In a reversal of its stance at the ministerial meeting of World Trade Organisation member countries at Nairobi, Kenya last month, the commerce ministry is now finalising a draft note endorsing the Trade Facilitation Agreement (TFA) that has already been endorsed by 63 member countries of the World Trade Organisation.
India had earlier decided against endorsing the trade deal after the 2014 Bali ministerial meeting failed to address developing countries' concerns.
Now that the recently-concluded Nairobi ministerial has reaffirmed commitments to firm up the permanent solution to issues raised by India and several developing countries, India is expected to endorse the TFA, an official release stated.
The commerce ministry has drafted a note on the trade facilitation agreement (TFA) of the World Trade Organisation and will soon approach the cabinet for an approval, a senior government official said.
The TFA aims at easing customs rules and expediting the movement and clearance of goods and facilitating effective cooperation between appropriate authorities of countries concerned to facilitate trade.
The commerce ministry has received comments from various departments on a draft note circulated earlier. The ministry is in the process of finalising the note, factoring in the comments, which will then be placed before the cabinet, official sources said.
Meanwhile, in a bid to save face against criticism that India failed to protect its interests at the WTO, the government is planning to forge strong alliances on the ''development agenda'' of the WTO's ongoing Doha Round of the World Trade Organisation (WTO) negotiations to boost the trade prospects of the developing and poor nations. The government will, in the coming months, also hold a series of ''strategy workshops'' of stakeholders, inter-ministerial and centre-state discussions in addition to summits with African countries and other developing country groups, starting with a proposed visit by Prime Minister Narendra Modi to Africa in February.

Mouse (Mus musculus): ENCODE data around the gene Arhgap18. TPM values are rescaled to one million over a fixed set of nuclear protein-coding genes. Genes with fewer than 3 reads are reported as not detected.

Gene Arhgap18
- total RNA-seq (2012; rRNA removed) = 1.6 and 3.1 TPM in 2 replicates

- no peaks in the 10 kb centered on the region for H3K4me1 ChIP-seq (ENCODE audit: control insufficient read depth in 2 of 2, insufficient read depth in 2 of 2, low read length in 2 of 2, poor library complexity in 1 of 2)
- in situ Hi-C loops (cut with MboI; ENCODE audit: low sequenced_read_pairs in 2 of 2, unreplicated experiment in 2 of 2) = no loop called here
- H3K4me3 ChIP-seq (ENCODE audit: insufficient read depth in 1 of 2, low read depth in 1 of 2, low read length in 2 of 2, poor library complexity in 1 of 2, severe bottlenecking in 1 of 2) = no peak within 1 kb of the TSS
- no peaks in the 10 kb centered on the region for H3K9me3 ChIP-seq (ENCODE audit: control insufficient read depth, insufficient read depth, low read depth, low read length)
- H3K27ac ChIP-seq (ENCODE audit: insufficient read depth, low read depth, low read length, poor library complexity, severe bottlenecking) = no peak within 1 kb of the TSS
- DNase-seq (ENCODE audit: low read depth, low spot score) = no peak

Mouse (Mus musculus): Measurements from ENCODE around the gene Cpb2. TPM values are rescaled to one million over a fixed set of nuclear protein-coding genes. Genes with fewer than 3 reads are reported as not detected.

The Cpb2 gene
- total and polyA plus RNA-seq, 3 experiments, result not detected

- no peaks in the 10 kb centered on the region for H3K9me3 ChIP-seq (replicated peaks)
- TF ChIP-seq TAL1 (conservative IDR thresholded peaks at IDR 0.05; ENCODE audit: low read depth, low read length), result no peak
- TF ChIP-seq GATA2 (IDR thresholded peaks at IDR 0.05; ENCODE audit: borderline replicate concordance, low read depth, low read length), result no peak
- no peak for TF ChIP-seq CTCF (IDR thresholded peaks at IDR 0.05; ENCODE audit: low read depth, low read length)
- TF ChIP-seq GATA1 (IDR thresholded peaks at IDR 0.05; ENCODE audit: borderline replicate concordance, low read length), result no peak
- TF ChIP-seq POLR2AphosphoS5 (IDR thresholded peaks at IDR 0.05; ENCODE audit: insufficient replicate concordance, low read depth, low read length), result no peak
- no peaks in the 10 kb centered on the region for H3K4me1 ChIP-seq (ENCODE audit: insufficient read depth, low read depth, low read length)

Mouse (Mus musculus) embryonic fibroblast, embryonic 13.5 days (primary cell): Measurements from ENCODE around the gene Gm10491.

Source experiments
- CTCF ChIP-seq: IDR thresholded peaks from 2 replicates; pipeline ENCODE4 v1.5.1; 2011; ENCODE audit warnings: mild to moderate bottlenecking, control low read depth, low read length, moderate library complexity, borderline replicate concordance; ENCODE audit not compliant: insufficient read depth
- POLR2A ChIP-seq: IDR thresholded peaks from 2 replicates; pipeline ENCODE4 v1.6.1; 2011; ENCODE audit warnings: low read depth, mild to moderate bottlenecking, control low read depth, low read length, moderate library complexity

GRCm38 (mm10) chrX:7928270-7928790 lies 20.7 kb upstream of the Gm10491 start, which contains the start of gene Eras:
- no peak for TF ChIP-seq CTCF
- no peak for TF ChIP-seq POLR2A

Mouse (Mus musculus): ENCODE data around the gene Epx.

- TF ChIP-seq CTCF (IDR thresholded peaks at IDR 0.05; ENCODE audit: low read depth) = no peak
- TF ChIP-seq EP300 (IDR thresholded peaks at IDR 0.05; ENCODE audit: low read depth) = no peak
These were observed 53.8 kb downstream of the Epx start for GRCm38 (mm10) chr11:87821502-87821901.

There is widespread criticism from the opposition parties and civil society groups that the NDA government had failed to protect the interests of India and the developing world at the Nairobi ministerial held last month and gave way to developing country demands for an agreement to lower global trade barriers.
The TFA is projected to cut the cost of trade by an average of 14.5 per cent and the impact could be greater than elimination of all remaining tariffs, according to WTO director-general Roberto AzevÍdo. It has the potential to raise global merchandise exports by up to $1 trillion a year, according to a recent WTO report.
The WTO got six more ratifications for the TFA at Nairobi ministerial, bringing up to 63 the number of its members that have formally accepted the pact.
However, the TFA can come into force only when two-thirds of the 162-odd WTO members formally accept the agreement. Myanmar, Norway, Vietnam, Brunei, Zambia and Ukraine are the latest to endorse the pact, which has already been ratified by several developed and developing countries, including the US, Japan, Australia, Korea and China.
Another WTO report suggests only 62 measures, aimed at facilitating trade, were initiated by the G20 nations, including India, between mid-May and mid-October, with a monthly average of just over 12, the slowest pace since November 2013. However, the G20 imposed 86 new trade-restrictive measures between mid-May and mid-October, the same pace at which the group had slapped curbs between mid-October 2014 and mid-May 2015.